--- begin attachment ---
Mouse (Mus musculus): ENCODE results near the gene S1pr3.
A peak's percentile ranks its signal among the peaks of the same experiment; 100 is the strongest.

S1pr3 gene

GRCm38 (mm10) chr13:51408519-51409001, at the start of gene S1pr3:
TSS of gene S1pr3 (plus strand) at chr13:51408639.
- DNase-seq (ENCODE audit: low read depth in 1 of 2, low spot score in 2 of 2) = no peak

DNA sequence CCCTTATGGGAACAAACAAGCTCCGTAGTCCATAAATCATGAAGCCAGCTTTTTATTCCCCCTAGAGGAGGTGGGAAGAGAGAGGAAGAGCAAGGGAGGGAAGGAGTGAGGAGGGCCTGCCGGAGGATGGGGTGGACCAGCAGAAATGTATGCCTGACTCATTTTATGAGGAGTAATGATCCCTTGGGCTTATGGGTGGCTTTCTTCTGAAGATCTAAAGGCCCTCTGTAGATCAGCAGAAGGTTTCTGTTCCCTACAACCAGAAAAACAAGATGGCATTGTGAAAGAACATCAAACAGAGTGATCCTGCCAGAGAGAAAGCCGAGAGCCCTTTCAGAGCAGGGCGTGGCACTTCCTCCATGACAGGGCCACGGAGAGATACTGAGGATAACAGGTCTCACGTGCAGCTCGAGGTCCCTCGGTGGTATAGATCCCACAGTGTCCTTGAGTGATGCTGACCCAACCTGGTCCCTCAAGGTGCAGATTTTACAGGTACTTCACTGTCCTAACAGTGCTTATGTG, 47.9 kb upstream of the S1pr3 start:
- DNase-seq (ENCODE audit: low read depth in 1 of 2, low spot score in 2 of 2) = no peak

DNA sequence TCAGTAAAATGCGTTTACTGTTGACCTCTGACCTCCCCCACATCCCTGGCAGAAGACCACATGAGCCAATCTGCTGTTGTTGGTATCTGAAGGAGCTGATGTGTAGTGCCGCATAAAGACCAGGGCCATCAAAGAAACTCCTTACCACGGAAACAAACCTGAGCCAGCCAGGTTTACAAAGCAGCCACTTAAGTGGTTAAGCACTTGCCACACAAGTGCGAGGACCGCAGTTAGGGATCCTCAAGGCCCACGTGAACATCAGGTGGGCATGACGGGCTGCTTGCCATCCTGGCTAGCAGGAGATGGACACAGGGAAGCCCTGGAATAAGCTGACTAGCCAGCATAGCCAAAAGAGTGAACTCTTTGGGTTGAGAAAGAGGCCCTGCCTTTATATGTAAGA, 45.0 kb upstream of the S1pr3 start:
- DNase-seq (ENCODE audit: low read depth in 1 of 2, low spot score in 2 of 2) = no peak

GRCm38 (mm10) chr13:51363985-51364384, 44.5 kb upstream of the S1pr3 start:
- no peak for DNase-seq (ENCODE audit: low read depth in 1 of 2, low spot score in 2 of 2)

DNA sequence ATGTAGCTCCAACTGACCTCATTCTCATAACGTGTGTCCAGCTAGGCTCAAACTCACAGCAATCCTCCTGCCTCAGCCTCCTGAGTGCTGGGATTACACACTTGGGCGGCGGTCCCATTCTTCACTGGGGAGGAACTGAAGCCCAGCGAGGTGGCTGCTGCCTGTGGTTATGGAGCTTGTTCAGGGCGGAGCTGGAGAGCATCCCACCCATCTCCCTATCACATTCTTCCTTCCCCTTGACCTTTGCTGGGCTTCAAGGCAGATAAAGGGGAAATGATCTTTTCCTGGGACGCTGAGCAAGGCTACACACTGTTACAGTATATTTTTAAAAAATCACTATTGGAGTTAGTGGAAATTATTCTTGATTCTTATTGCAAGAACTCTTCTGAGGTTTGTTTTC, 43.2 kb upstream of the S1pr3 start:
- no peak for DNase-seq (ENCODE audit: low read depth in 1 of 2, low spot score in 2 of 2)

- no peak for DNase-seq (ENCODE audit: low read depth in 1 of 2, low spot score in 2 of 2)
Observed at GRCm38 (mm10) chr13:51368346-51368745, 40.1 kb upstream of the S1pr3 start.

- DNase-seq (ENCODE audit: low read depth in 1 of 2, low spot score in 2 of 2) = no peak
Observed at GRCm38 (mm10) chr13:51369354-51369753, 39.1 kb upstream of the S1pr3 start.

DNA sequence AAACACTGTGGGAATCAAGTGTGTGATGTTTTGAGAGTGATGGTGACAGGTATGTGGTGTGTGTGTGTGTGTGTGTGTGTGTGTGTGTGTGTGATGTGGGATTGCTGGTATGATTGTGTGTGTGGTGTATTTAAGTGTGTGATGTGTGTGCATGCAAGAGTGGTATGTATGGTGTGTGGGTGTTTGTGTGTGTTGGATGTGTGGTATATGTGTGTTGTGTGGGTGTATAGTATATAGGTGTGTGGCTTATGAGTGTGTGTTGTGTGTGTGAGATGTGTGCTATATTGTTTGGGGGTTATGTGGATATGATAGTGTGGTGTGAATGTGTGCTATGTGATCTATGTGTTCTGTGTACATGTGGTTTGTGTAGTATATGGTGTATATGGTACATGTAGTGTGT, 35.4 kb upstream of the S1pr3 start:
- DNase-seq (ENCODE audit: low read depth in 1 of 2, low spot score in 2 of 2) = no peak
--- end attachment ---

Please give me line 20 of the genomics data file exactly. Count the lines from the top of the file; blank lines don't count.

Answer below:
- DNase-seq (ENCODE audit: low read depth in 1 of 2, low spot score in 2 of 2) = no peak